Recipes | Breads, Muffins & Biscuits

Low FODMAP Hot Cross Buns

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Low FODMAP Hot Cross Buns? YES! Did you know that currants have a low FODMAP serving of 1 Australian tablespoon or 13 g? This recipe has the perfect amount. The recipe is from The Flour Craft Bakery & Café Cookbook by Heather Hardcastle, in which we found many gluten-free recipes that we couldn’t wait to make – some being low FODMAP as presented, such as this one, and others requiring just a gentle tweak.

Hot cross buns by Flour Craft closeup, icing applied, in pan_
Light, fluffy hot cross buns – that just happen to be low FODMAP and gluten-free!

Check out her Vegan Low FODMAP Fruit Crumble Bars, too.

Notes on Ingredients & Technique

The blend of flours and starches is key and will make your buns light and fluffy as shown in these images. Please use what is asked for.

Xanthan gum is low FODMAP and is necessary in this recipe for the proper texture in your buns; do not leave it out.

Note that you do have to build in the proofing time. As always, read the recipe through the familiarize yourself with the entire process before beginning.

Make sure to allow the buns to cool completely before applying the icing! Heather uses orange juice in her icing for more flavor and it finishes these buns off perfectly.

Adapted and published with permission. The Flour Craft Bakery & Café Cookbook by Heather Hardcastle. Published by Rizzoli, 2021. Photography by Erin Scott.

Heather’s Tips

From Heather: Everyone’s favorite Easter treat! These are an extremely popular item at our bakeshops every spring. They’re an adaptation of our Buttery Brioche Loaves with traditional spices and fruits added. They’re easy and fun to make with kids on a long holiday weekend. To shape, form loose balls of dough and press them close together in a 9 x 13-inch buttered baking pan. Allow the buns to proof so they grow together and they’ll bake up like pull-apart rolls. Don’t forget to put an icing cross on each bun, the traditional decoration.

Hot cross buns by Flour Craft

FODMAP Information

Our recipes are based on Monash University and FODMAP Friendly science. 

  • Butter: Both Monash University and FODMAP Friendly have lab tested butter. Monash states that a low FODMAP Green Light portion is 1 tablespoon or 19 g and also states that “butter is high in fat and does not contain carbohydrates (FODMAPs)”. FODMAP Friendly gives it a “Pass” at 1 tablespoon or 19 g. Both recommended serving sizes are presented as part of healthy eating guidelines, not as maximum FODMAP serving size. Fat can affect guy motility and trigger IBS symptoms in some people. Eat to your tolerance.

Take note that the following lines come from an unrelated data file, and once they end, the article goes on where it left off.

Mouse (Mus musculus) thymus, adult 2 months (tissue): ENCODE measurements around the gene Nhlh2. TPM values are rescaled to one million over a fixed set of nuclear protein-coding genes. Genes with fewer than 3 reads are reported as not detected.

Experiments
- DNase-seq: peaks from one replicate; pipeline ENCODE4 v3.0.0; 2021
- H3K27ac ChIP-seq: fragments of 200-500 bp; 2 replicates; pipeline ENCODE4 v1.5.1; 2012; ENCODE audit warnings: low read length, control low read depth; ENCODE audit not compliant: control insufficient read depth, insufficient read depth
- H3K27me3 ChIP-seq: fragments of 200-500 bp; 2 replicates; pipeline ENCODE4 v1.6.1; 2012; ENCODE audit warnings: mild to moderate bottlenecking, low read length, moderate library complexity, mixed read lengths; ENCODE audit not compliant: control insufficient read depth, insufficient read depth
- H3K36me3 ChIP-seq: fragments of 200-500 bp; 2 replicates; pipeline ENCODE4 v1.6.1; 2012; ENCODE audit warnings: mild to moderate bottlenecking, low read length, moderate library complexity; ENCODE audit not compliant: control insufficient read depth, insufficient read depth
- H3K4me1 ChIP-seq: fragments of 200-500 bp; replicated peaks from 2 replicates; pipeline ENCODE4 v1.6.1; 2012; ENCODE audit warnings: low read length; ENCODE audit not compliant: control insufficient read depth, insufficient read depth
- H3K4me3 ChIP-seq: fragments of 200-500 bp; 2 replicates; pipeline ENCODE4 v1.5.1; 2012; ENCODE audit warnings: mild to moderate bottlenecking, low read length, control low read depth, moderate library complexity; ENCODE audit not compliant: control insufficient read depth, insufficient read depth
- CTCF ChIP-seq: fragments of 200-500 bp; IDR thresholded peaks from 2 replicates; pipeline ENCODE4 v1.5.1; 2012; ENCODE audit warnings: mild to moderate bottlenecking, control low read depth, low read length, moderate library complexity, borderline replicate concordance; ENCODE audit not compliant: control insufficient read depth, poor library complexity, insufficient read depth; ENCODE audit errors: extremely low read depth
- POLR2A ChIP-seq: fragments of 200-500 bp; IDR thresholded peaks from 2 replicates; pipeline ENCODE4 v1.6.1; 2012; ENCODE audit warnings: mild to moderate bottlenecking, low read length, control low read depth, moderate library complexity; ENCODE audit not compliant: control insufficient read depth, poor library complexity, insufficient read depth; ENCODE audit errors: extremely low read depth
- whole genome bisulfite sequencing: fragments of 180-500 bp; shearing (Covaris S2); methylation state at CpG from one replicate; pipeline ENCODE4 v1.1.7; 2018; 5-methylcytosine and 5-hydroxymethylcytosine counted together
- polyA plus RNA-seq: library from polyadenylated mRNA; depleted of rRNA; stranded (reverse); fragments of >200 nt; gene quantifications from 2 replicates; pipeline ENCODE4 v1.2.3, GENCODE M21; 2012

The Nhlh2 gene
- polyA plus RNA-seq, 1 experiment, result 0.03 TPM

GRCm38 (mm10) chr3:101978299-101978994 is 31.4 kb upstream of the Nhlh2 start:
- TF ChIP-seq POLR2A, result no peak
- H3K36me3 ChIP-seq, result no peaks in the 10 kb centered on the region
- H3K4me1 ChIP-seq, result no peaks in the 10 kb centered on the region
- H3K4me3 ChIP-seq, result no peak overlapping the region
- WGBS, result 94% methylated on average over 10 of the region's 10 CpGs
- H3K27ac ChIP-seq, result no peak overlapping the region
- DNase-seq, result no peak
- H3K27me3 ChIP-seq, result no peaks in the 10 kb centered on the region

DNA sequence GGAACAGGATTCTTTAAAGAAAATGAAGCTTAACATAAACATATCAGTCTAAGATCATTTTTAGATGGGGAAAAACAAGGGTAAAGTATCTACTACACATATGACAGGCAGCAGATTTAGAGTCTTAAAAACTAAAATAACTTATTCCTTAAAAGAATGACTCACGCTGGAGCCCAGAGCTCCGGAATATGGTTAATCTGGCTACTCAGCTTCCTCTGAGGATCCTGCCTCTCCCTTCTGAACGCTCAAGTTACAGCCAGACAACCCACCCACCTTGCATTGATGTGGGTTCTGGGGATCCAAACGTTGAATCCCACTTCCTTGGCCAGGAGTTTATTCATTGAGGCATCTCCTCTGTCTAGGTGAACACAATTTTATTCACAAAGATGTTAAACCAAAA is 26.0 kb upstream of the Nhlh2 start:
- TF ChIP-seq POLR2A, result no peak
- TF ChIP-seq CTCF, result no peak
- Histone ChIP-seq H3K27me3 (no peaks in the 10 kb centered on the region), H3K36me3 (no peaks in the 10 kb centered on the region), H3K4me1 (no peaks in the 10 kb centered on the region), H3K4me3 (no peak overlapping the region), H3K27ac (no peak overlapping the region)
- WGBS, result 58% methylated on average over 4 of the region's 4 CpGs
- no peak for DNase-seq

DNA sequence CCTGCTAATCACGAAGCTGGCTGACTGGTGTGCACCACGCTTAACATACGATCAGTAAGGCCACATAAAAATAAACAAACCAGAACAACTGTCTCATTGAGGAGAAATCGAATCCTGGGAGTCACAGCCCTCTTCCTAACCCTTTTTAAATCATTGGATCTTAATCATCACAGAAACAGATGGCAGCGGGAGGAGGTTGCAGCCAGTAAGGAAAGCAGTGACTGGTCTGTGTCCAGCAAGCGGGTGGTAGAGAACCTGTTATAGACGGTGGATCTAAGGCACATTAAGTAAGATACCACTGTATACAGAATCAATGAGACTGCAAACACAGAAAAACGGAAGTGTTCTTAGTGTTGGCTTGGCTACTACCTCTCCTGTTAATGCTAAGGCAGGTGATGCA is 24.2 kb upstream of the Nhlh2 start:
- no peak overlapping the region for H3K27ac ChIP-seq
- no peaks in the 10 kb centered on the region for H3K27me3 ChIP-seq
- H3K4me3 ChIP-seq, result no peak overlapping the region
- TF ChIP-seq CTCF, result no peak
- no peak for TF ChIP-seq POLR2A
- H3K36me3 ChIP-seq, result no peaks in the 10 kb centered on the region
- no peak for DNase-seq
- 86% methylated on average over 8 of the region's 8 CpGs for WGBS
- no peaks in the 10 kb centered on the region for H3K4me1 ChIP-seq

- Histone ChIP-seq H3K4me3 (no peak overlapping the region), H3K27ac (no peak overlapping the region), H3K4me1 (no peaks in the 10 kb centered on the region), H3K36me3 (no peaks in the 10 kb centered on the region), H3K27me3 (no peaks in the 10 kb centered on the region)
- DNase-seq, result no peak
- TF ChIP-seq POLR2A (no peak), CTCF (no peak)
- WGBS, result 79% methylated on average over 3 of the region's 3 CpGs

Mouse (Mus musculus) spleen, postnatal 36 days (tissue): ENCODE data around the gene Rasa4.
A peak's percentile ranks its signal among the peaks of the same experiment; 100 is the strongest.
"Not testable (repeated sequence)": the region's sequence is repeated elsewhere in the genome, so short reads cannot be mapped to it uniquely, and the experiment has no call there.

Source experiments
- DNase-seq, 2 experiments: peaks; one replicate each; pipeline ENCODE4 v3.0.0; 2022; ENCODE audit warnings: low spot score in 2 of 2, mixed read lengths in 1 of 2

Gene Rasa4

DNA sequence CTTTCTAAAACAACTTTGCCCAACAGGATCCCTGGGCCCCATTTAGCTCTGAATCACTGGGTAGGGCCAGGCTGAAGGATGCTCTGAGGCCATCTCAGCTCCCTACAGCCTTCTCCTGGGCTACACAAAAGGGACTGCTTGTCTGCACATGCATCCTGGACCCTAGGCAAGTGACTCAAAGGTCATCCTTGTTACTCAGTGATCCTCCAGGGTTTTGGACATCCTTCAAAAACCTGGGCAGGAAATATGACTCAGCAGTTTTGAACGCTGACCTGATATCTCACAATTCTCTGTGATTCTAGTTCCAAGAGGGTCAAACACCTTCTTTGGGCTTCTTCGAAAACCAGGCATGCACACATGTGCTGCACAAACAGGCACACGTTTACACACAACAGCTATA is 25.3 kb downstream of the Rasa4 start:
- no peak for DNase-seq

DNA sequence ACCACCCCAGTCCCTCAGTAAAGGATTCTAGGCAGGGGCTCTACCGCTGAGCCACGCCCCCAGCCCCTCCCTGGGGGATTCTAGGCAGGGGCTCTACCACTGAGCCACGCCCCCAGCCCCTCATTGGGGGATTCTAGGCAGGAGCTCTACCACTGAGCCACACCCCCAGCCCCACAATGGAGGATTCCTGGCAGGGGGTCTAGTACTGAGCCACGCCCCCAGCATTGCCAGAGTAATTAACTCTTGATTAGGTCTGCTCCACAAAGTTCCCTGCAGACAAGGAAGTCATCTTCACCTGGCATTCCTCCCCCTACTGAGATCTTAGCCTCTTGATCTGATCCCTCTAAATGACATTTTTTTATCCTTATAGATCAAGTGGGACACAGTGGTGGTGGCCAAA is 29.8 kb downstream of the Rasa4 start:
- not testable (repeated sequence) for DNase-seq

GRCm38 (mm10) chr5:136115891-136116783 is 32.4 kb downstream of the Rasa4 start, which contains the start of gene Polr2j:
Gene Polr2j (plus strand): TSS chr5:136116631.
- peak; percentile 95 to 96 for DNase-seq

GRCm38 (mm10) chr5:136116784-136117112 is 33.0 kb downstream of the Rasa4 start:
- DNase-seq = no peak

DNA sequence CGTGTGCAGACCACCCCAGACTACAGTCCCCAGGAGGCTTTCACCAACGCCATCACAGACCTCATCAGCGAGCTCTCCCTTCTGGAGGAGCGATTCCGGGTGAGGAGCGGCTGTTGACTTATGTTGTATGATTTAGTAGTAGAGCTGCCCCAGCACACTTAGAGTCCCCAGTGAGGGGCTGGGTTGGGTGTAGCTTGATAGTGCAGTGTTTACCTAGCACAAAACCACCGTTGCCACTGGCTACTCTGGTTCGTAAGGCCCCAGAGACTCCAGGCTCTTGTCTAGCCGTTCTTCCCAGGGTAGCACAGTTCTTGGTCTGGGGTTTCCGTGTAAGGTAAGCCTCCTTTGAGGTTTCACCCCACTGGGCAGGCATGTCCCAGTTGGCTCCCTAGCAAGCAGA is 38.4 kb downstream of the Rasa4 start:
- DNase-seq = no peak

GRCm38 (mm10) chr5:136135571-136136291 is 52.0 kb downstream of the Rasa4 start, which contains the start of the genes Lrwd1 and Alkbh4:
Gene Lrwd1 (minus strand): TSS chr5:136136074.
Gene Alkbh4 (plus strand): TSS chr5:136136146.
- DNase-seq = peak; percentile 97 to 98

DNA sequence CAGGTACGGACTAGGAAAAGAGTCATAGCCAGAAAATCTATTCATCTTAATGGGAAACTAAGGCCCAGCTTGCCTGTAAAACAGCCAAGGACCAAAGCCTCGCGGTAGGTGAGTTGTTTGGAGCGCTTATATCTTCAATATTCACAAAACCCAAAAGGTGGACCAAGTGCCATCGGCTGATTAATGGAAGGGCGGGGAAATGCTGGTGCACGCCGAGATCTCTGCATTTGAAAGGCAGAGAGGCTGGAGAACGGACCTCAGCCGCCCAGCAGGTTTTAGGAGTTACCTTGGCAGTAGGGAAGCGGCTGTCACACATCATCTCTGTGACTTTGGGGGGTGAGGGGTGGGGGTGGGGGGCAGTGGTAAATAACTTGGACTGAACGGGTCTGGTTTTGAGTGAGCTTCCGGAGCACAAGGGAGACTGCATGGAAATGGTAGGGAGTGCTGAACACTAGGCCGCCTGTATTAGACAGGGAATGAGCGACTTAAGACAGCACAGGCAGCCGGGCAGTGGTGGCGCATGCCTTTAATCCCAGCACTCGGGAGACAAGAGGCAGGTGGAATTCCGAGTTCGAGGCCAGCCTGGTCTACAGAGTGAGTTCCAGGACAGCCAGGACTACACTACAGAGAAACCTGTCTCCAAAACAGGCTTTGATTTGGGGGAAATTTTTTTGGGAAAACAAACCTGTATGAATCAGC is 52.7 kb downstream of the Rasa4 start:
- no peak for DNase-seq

• Eggs: Eggs are high in protein and do not contain carbohydrates, according to Monash University.
  • Sugar: Monash University and FODMAP Friendly have both lab tested white, granulated sugar. Monash states that a Green Light low FODMAP serving size of white sugar is ¼ cup (50 g). FODMAP Friendly simply states that they have tested 1 tablespoon and that it is low FODMAP. Regular granulated white sugar is sucrose, which is a disaccharide made up of equal parts glucose and fructose. Sucrose is broken down and absorbed efficiently in the small intestine. 

Please always refer to the Monash University & FODMAP Friendly smartphone apps for the most up-to-date lab tested information. As always, your tolerance is what counts; please eat accordingly. The ultimate goal of the low FODMAP diet is to eat as broadly as possible, without triggering symptoms, for the healthiest microbiome.

Hot cross buns by Flour Craft closeup, icing applied, in pan_
5 from 2 votes

Low FODMAP Hot Cross Buns

Low FODMAP Hot Cross Buns? YES! Did you know that currants have a low FODMAP serving of 1 Australian tablespoon or 13 g? This recipe has the perfect amount. The recipe is from The Flour Craft Bakery & Café Cookbook by Heather Hardcastle, in which we found many gluten-free recipes that we couldn’t wait to make – some being low FODMAP as presented, such as this one, and others requiring just a gentle tweak.

Low FODMAP Serving Size Info: Makes 12 buns; 1 bun per serving; 12 servings

Makes: 12 Servings
Prep Time: 30 minutes
Cook Time: 25 minutes
Overnight Proofing: 8 hours
Total Time: 8 hours 55 minutes

Ingredients:

  • 1 cup (144 g) Currants
  • ½ cup (120 ml) Warm water
  • 2 cups (260 g) Cornstarch
  • ½ cup (65 g) Tapioca starch
  • ½ cup (75 g) Brown rice flour
  • ¼ cup (35 g) Millet flour
  • 2 tablespoons White sugar
  • 1 tablespoon Instant yeast
  • 1 tablespoon Xanthan gum
  • teaspoon Kosher salt
  • 1 teaspoon Ground cardamom
  • 1 ¼ cups (300 ml) lactose-free Whole milk, at room temperature
  • 3 large eggs, at room temperature
  • 2 teaspoons Vanilla extract
  • 1 tablespoon Orange zest from 1 orange